The humor and pathos of the novel draw from this tension between enlightened visions of European citizenship and the ugly stupidity of the backroom dealing that actually shapes EC policy and the EU’s reality. As Xeno struggles to impress powerbrokers in the EC with her management of the jubilee, her general vulgarity undermines the ideals spouted by her more sincere staff. This administrator, so powerful in the D.-G. EAC, seems unable to think beyond her career in any meaningful way, reading her first ever novel — Musil’s The Man Without Qualities — only because she wants to impress the EC president. Such figures are easy targets, more convincing because they seem clearly drawn from life, with Xeno herself apparently based on Themis Christophidou, director-general for Education, Youth, Sport, and Culture. As Menasse tells it in Enraged Citizens, she reluctantly offered a meeting as he wrote his book only to be boggled when she learned that he was writing a novel. “A novel?” she asks, “Why, for heaven’s sake, are you writing a novel?”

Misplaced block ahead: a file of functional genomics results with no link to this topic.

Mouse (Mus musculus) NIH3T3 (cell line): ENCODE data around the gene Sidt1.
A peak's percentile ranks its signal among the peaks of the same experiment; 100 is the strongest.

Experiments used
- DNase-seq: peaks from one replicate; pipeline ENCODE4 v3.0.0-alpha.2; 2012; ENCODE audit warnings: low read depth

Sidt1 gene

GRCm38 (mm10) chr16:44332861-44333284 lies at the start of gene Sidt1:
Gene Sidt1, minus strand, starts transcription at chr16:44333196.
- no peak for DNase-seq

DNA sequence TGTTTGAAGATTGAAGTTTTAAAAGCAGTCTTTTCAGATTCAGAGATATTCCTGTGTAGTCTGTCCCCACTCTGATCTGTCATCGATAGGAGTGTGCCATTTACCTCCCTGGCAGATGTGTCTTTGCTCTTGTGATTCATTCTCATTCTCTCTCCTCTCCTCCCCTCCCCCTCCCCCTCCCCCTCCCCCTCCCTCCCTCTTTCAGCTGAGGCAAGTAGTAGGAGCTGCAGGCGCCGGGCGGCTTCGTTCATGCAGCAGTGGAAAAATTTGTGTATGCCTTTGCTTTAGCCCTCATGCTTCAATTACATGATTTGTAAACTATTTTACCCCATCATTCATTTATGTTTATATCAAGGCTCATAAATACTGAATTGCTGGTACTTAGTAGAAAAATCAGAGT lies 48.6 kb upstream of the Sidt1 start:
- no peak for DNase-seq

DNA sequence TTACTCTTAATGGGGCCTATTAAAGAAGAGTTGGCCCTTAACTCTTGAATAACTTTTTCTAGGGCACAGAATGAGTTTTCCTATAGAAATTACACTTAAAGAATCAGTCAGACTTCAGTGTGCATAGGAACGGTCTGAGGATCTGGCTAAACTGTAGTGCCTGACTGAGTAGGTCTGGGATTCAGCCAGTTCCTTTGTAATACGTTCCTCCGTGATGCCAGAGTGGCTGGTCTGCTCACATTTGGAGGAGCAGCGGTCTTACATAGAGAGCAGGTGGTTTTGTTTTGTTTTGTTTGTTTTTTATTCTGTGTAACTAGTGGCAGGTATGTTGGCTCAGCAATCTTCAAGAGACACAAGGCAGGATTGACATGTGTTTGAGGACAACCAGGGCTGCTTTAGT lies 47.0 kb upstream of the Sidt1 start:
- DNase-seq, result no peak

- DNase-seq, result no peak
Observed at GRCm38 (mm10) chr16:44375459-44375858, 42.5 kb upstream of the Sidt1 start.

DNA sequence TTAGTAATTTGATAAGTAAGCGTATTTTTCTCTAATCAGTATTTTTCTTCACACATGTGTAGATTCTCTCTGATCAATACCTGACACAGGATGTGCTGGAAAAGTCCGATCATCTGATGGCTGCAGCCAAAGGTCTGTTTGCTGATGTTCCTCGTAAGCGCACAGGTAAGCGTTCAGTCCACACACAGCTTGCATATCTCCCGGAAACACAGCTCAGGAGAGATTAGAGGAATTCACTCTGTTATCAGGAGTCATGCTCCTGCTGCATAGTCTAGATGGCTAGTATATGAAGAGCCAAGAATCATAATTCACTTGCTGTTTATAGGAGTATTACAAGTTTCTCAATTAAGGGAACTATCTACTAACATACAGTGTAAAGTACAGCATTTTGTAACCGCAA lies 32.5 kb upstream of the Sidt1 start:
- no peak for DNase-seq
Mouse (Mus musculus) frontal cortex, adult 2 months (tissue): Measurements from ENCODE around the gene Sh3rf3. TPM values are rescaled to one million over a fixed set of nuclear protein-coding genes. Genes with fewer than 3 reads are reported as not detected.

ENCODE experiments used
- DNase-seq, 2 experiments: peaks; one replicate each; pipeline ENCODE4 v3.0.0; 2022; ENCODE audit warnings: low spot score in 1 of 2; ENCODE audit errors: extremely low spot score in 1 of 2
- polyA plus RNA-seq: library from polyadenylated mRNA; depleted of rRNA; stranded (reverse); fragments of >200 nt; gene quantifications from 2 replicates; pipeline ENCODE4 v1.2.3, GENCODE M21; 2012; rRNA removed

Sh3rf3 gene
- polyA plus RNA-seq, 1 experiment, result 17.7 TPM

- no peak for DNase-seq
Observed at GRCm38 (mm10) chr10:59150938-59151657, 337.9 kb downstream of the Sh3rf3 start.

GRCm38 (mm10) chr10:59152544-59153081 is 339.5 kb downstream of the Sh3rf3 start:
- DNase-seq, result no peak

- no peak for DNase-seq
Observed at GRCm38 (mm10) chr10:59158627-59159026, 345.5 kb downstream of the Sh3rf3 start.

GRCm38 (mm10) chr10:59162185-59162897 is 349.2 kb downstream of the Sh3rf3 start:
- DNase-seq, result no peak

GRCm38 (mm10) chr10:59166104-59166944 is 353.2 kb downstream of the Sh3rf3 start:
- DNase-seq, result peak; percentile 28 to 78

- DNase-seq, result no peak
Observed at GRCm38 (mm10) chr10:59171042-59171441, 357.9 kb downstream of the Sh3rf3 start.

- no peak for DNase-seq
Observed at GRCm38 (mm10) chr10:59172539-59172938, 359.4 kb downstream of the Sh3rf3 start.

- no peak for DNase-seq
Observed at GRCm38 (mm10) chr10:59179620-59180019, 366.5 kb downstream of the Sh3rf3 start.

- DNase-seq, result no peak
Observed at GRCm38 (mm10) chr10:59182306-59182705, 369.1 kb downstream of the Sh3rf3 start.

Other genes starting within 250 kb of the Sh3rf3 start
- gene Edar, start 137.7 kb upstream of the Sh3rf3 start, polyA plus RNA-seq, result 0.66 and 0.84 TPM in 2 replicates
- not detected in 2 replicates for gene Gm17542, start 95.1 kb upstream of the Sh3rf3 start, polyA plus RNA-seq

If the bureaucrats in the EU suffer from vulgarity, Menasse suggests that they also suffer from a broadly deficient sense of history. In this context, the regular invocation of “Auschwitz” by bureaucrats in The Capital comes to feel both poignant and risible. As Europe seems to forget the postwar foundations of its current political settlement, the moral force of Auschwitz wanes. It’s around this sense of historical loss that the novel claims a degree of moral authority, focusing on David de Vriend, an aging camp escapee buffeted about Brussels by the paired humiliations of managed care and senescence. The nightmarish story of his camp survival and the shortening list of his survivor friends provide a moral horizon to the novel. And yet the novel knows too well how such historical power can be co-opted or degraded. While it’s likely true that nothing “has created such a fundamental solidarity of all people [of Europe] as did the experience of Auschwitz,” Europe today also features gaudy bus tours to the camp. For a few extra Euros, you can buy a VIP pass, marked in three languages: “GUEST OF HONOUR / GOSC HONOROWY / EHRENGAST in Auschwitz.”